Easy Program, Wont Work With Large N

This is a discussion on Easy Program, Wont Work With Large N within the C Programming forums, part of the General Programming Boards category; This is just a small chunk of code from something larger but it will run with n<834, anything greater and ...

  1. #1
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    Easy Program, Wont Work With Large N

    This is just a small chunk of code from something larger but it will run with n<834, anything greater and I get a segmentation fault and it doesnt even print out my "Test" message I have no idea why. I'm guessing maybe I'm not allowed to use as much memory as I need on the system but I don't know, does it work for anyone else or does anyone know the problem? Thanks

    Code:
    #include <stdio.h>
    #include <math.h>
    #include <time.h>
    
    main(){
    
            int n=4000,iter,maxit,rcheck,s;
            int i,j;
            double xnew[n],xold[n];
            double b[n],a[n*n],aii,sum;
            int r[n+1],c[(n*n)],l,m,k;
            double toler,diff,maxdif;
    
            clock_t t1;
    
            t1 = clock();
    
            r[0] = 2;
    
            printf("test");
    
            for (i=1;i<=n-1;i++){
                    r[n+1] = 2;
                    for (i=1;i<=n-1;i++){
                            c[i]=3;
                            a[i]=4;
                    }
            }
    
            printf("Time: %f",clock()-t1);
    
    }

  2. #2
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    Code:
      r[n+1] = 2;
    That index is always out of bounds. BTW, in C90 variable-length arrays aren't allowed. Try using a macro for the size instead.

    Edit: It also doesn't make sense to let the size of a[] and c[] be n*n when you're only using the first n elements.

    Edit: And you have two nested loops, using the same variable i. That must be wrong.
    Last edited by robatino; 07-05-2007 at 10:27 AM.

  3. #3
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    Oops sorry, made a typo, it is supposed to be
    Code:
    r[i+1] = 2;
    strange it did run with n+1 when n was under 834. How would you use a Macro for the array size? I'm pretty new to C

  4. #4
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    Some compilers such as gcc will let you use variable-length arrays in C90 as a nonstandard extension. If you compile with the flags "-W -Wall -ansi -pedantic", it will warn about this sort of thing. You could use
    Code:
    #define N 4000
    at the top of your code, just under the #include's (it's conventional to use all caps for macro names). Then use N instead of n in your code. The preprocessor will substitute 4000 for N everywhere in your code before compiling.

  5. #5
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    Yea, I am using gcc, thats probably why it was working. The macro is kind of cool but it didn't change the segmentation fault i get with numbers above 834, do you see anything else wrong with it? Because I've been looking a few hours and it shouldnt be that hard, thanks.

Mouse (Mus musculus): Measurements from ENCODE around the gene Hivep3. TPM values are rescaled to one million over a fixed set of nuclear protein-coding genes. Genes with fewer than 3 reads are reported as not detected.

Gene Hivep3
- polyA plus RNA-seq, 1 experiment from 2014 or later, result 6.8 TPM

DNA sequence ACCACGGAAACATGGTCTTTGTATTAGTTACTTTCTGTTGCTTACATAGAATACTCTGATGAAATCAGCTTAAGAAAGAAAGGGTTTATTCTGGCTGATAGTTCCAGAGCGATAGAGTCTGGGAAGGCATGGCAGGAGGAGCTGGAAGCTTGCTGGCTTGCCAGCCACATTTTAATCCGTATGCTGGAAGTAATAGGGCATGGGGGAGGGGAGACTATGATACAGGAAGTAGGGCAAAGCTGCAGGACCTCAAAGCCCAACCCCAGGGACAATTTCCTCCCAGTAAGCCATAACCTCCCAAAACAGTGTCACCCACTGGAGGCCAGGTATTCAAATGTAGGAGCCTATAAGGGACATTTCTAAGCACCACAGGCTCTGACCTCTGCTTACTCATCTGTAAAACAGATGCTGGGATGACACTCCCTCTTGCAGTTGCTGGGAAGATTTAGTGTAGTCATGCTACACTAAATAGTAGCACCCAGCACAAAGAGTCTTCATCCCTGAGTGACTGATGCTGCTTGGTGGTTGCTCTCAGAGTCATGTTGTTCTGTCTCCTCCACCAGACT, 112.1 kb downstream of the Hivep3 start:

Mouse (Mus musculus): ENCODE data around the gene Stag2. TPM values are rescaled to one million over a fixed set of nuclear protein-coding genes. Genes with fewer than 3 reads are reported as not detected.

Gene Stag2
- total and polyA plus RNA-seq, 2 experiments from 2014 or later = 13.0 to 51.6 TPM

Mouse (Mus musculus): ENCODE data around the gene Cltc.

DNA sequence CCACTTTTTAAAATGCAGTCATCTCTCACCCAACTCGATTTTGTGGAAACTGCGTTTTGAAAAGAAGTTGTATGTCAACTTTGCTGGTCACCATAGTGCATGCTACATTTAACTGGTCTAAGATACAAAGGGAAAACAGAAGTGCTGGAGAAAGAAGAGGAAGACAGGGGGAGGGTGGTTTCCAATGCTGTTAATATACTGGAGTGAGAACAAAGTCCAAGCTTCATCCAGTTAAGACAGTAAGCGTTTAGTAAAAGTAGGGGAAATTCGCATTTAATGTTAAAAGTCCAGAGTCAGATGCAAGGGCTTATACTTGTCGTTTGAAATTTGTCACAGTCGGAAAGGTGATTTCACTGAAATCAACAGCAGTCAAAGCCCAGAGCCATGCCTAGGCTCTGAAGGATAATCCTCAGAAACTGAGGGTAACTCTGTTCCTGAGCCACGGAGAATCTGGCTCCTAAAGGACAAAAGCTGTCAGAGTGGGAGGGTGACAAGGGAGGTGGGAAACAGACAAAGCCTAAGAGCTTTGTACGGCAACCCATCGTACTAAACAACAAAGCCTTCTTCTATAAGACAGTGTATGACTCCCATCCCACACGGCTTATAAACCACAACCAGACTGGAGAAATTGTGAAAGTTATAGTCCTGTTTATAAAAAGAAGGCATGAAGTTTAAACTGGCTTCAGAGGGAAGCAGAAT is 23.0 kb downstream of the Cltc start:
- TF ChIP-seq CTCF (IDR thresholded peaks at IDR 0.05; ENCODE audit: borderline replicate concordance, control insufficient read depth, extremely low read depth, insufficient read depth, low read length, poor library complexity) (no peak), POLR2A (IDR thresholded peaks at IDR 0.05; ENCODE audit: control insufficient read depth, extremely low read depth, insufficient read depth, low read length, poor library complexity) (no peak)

6. #6
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    Did you fix the problem with the two nested loops using the same variable? Also, the index in a[i] and c[i] probably needs changing, since currently you're using only the first N values even though you allocated N*N. There's also the possibility that the segmentation fault is due to code you haven't posted. Could you post the code you have so far? (First the part corresponding to what you posted before, and if that looks okay, post more later.)

  7. #7
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    Oh my god... sorry another typo, ill just post the whole code that isnt typo ridden, those 2 loops dont really use the same variable.

    Code:
    /****************************************************************
    * Sequential program to solve Ax=b using Jacobi's method *
    ****************************************************************
    * A             -       Compact Storage Vector
    * C             -       Column vector for A
    * R 		-       Row position vector for A
    * x(n)          -       solution vector *
    * b(n)          -       RHS vector *
    ****************************************************************/
    
    #include <stdio.h>
    #include <math.h>
    #include <time.h>
    #define n 4000
    
    main()
    {
    	int iter,maxit,rcheck,s;
    	int i,j;
    	double xnew[n],xold[n];
    	double b[n],a[n*n],aii,sum;
    	int r[n+1],c[(n*n)],l,m,k;
    	double toler,diff,maxdif;
    
    	
    	clock_t t1;
    	toler = .000001;
    	iter=0;
    	maxit=50;
    	maxdif=1.0;
    	s=1;
    	rcheck=1;